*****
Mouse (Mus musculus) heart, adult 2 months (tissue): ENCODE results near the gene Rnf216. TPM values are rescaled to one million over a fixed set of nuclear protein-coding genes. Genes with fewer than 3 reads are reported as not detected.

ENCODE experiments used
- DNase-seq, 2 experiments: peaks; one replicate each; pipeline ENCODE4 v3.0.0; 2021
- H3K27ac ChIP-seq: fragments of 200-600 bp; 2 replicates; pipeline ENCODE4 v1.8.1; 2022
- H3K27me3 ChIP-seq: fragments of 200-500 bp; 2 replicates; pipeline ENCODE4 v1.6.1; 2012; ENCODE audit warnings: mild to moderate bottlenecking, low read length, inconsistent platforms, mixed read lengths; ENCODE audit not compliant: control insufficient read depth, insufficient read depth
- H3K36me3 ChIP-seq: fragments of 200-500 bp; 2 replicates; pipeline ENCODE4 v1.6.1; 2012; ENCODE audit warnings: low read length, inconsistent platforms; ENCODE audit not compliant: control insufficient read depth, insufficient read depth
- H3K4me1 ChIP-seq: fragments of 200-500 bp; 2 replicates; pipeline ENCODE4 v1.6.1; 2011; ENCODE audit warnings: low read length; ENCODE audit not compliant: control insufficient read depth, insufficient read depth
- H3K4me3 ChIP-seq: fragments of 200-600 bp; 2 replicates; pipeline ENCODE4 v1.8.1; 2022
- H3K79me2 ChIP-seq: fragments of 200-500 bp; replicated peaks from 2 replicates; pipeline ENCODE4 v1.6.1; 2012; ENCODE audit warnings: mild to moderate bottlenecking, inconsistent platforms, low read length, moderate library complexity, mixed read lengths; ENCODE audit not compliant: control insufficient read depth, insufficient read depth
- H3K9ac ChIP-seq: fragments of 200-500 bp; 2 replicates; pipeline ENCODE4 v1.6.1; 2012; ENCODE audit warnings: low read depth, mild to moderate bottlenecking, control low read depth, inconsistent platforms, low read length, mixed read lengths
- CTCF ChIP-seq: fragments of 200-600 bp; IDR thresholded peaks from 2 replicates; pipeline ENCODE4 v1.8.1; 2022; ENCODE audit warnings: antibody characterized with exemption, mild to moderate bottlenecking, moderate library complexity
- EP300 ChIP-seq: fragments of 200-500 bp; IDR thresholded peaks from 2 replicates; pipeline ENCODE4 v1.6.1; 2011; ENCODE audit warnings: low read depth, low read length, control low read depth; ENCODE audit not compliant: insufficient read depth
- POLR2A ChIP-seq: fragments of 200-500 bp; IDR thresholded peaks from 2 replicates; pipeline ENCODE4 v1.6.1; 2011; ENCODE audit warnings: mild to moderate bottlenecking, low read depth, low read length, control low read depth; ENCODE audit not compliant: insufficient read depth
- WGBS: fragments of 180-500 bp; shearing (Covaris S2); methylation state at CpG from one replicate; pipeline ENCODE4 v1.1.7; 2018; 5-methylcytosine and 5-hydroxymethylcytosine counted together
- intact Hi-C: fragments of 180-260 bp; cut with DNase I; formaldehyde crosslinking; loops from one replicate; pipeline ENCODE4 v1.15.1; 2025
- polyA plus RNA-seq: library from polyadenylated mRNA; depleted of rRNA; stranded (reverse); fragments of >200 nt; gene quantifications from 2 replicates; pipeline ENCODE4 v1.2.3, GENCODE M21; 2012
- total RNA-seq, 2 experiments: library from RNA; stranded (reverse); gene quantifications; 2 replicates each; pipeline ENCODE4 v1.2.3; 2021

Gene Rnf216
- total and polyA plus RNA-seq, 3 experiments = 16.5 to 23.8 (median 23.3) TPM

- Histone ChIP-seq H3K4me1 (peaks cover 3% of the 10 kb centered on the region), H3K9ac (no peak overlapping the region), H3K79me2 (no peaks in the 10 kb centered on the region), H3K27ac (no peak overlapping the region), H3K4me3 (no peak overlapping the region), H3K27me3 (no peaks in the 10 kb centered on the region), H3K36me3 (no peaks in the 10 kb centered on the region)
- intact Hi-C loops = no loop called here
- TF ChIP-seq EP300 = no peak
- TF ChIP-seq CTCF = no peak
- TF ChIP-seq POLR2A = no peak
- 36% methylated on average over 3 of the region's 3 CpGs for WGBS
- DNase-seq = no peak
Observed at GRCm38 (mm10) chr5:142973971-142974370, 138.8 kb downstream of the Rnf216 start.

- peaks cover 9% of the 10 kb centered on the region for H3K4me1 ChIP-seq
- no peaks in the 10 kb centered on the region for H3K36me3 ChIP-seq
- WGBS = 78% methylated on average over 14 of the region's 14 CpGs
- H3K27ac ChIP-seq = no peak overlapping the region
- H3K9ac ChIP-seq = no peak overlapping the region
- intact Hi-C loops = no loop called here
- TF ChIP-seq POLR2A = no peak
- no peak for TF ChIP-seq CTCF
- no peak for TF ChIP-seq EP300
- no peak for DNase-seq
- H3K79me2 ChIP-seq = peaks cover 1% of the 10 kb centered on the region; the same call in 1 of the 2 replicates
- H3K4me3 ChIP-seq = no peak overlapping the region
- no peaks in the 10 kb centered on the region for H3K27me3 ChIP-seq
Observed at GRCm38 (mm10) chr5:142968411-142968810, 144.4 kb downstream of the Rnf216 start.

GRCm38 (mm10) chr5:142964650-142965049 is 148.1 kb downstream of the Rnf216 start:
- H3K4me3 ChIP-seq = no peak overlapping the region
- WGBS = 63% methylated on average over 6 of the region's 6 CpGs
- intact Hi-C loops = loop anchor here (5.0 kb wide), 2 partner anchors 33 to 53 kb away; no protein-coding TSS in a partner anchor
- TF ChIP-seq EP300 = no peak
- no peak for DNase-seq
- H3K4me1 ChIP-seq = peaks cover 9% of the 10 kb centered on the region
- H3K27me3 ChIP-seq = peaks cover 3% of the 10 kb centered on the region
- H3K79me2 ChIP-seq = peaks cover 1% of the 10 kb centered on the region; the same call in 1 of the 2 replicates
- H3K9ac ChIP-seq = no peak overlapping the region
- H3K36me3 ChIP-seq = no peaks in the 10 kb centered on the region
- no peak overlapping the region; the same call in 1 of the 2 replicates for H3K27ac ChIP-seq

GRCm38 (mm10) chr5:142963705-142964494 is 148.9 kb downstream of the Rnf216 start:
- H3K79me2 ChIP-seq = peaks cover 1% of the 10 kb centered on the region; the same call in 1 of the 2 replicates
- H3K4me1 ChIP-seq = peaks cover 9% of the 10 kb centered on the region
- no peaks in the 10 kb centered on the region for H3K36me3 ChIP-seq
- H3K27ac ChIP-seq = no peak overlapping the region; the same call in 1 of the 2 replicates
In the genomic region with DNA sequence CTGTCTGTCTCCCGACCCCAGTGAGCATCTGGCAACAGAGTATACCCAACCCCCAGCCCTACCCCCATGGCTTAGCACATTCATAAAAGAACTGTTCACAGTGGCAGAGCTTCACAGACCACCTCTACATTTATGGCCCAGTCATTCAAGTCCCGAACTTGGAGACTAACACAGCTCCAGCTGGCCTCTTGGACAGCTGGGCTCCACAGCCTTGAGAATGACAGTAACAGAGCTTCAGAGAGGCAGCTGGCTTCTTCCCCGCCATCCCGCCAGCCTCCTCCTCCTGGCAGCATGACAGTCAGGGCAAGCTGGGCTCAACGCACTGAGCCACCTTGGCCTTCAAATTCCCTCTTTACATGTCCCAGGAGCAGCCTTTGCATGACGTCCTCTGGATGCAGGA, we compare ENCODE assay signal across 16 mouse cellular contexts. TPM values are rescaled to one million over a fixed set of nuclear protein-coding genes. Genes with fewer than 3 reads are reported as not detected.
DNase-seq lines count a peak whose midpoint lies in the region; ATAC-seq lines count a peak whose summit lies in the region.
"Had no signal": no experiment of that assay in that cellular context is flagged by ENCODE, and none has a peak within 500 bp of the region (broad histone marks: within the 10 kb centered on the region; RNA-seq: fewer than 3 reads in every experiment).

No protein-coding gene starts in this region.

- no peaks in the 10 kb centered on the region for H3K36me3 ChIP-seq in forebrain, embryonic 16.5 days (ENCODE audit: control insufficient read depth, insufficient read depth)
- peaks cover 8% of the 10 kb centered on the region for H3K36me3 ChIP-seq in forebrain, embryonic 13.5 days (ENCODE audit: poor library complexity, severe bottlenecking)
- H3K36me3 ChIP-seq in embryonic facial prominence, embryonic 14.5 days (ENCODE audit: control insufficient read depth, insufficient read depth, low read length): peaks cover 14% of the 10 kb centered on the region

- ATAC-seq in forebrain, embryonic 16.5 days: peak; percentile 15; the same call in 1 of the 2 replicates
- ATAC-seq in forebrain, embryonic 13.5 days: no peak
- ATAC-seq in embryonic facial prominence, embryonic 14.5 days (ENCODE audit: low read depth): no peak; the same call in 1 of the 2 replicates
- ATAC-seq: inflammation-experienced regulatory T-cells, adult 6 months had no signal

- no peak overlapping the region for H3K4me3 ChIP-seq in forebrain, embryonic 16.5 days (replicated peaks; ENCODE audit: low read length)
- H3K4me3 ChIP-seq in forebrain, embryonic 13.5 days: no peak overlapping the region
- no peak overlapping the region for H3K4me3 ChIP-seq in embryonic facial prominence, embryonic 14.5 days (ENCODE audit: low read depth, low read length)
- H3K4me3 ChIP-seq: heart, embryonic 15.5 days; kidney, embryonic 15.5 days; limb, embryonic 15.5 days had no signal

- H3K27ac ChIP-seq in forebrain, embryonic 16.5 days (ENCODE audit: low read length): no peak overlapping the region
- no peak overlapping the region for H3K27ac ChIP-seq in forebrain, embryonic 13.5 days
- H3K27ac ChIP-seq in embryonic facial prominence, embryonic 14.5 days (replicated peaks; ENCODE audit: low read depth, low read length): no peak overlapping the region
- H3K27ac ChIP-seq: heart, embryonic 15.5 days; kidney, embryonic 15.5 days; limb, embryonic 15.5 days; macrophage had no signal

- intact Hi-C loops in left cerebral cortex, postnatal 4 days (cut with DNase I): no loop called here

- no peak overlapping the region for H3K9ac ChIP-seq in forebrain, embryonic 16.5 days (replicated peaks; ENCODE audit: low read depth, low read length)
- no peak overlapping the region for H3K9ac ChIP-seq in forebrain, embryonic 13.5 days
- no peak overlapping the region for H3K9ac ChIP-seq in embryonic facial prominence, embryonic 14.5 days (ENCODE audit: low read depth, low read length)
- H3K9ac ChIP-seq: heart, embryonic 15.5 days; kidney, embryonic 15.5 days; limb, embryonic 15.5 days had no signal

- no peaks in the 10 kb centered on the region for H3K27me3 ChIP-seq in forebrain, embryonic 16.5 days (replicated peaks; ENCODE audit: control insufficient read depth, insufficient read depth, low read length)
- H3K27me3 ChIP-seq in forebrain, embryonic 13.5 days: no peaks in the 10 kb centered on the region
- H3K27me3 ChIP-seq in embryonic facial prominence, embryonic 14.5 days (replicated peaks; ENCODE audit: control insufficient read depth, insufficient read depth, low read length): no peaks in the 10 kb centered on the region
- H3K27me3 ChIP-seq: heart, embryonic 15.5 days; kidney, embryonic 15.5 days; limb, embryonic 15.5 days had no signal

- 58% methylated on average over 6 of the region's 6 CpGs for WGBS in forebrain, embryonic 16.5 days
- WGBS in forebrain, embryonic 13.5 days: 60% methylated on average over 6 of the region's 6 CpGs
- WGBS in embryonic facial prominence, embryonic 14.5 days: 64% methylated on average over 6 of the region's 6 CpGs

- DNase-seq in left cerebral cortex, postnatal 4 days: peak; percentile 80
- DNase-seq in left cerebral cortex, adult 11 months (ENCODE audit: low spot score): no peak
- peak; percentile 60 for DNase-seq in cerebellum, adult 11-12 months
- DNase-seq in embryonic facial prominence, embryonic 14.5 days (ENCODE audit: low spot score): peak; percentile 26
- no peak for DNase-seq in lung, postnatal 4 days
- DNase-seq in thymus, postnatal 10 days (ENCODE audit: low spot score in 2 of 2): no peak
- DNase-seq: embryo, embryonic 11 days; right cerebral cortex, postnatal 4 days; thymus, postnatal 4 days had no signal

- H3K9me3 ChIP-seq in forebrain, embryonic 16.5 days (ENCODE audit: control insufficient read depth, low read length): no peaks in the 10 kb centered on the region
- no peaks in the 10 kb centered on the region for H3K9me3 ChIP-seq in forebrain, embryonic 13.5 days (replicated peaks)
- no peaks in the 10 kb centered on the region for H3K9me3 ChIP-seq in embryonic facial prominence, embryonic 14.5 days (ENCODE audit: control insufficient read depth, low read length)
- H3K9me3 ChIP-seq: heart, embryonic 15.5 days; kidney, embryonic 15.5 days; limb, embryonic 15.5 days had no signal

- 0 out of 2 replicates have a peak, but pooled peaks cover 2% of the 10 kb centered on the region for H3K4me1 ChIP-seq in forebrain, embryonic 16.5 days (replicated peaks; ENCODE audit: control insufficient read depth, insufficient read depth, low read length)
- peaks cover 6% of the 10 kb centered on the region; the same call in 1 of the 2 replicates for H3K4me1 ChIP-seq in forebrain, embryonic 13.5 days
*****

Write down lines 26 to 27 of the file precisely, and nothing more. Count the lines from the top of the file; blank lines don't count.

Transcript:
- DNase-seq = no peak
Observed at GRCm38 (mm10) chr5:142973971-142974370, 138.8 kb downstream of the Rnf216 start.